But people still make the assumption, which may make you think that women that work get an easier ride. Except that, on the reverse, I have countless friends that have done the alternative and gone back to work, and been labelled selfish mothers for their ‘lack of commitment to their child.’ These women get raised eyebrows if they can’t attend a children’s party on a weekday, and ill-concealed looks of disgust should they be a minute late for school pick up. No-one taking into account how fast they had to move to get to school in the first place, or how much paperwork some of them will have taken home at weekends just to keep up with their workload once baby is in bed

So you really can’t bloody win. And yet you’re expected to battle through, (misguided) feminist flag flying (misguided because the true meaning of feminism is to allow females choice without judgment, which I fully support) doing everything you can to ‘have it all,’ which apparently means being both present at home and fully immersed in the workplace, maintaining a thriving career whilst also getting the dinner on the table for 5’o’clock each night, keeping up with all of your friends, acquaintances, social media outputs and skincare routine so that you can look dewy and glowy as you flawlessly pull off your wonderwoman act, all while being bitched about by someone or other because, inevitably, you’ll be doing something wrong no matter what you do.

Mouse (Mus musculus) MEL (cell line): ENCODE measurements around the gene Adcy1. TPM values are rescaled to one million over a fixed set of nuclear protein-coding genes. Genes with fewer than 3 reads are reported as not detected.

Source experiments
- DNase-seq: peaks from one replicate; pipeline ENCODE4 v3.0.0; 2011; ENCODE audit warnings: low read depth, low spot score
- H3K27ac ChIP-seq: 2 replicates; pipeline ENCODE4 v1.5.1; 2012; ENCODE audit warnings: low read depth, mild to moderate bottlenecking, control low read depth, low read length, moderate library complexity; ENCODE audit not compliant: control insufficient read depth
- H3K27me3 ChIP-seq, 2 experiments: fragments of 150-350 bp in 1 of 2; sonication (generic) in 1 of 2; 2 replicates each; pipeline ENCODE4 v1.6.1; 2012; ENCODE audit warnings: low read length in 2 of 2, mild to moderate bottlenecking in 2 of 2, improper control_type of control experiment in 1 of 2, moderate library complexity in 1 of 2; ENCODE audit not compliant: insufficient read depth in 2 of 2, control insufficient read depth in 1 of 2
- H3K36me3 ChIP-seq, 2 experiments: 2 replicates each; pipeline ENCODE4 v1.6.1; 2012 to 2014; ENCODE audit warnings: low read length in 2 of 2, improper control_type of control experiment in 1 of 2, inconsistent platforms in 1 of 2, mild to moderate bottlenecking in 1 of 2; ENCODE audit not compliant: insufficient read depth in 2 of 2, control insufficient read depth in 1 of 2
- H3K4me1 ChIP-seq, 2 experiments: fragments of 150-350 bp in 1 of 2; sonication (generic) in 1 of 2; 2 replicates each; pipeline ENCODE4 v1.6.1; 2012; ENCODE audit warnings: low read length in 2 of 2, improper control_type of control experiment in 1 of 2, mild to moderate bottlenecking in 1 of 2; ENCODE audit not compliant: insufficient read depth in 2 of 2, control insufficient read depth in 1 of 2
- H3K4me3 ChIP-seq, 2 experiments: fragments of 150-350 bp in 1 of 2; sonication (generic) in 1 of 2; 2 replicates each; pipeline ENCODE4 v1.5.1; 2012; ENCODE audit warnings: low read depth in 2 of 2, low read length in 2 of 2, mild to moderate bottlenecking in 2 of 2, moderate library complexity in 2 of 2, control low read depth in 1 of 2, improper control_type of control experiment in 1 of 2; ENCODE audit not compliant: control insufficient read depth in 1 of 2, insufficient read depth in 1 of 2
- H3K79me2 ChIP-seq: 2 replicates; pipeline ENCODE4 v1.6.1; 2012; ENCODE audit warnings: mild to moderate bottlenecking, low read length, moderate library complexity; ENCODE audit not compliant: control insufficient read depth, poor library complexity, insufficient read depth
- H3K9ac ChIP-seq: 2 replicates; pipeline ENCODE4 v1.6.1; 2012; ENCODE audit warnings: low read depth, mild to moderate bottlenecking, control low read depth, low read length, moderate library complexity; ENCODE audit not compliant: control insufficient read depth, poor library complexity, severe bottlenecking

And I’ve kind of reached the point of thinking… why bother?

As I said, I didn’t know if I would have children for the longest time. This was due to both a fear of not being able to have them, and to anxiety around ‘giving up’ on who I am, ‘failing’ for not giving my job my all, and the judgment I’ve seen administered to others that have taken the path. I’ve given it a lot of thought in the past couple of years and, obviously, have changed my mind (hello 7 months pregnant, you sexy little thing you) but it doesn’t mean I don’t still struggle slightly with the choices I am making as a result

So, here I am, laying it all out. I am walking away from my current career. I might return to the same field at some point, or I may go into a teaching profession, as I planned before baby came to be. I might do neither, and be a stay at home mum, a homemaker, someone that washes everyone’s socks and makes everyone’s dinner and keeps on top of when the pets need their vaccinations and when birthday cards need to be put in the post in order to reach their recipients on time. I don’t know anything beyond the next year, which I plan to spend at home in the role of mum. But I do know that what I decide is no-one’s business but mine and my husband’s. Because no-one has a right to judge our joint finances, or our joint parenting choices, or our joint anything, really, unless we ask for input

I’m sure, if I tried hard enough, I could have it all - or at least, the outward appearance of having it all, because so few can really keep all those plates spinning without one at least getting chipped (and I have the utmost respect for those that do manage it) - but, right now, I don’t want it all. And so I have no plans to pursue it all

And that, I’m OK with…

… Or, at least, in time, I will be.

Lottie x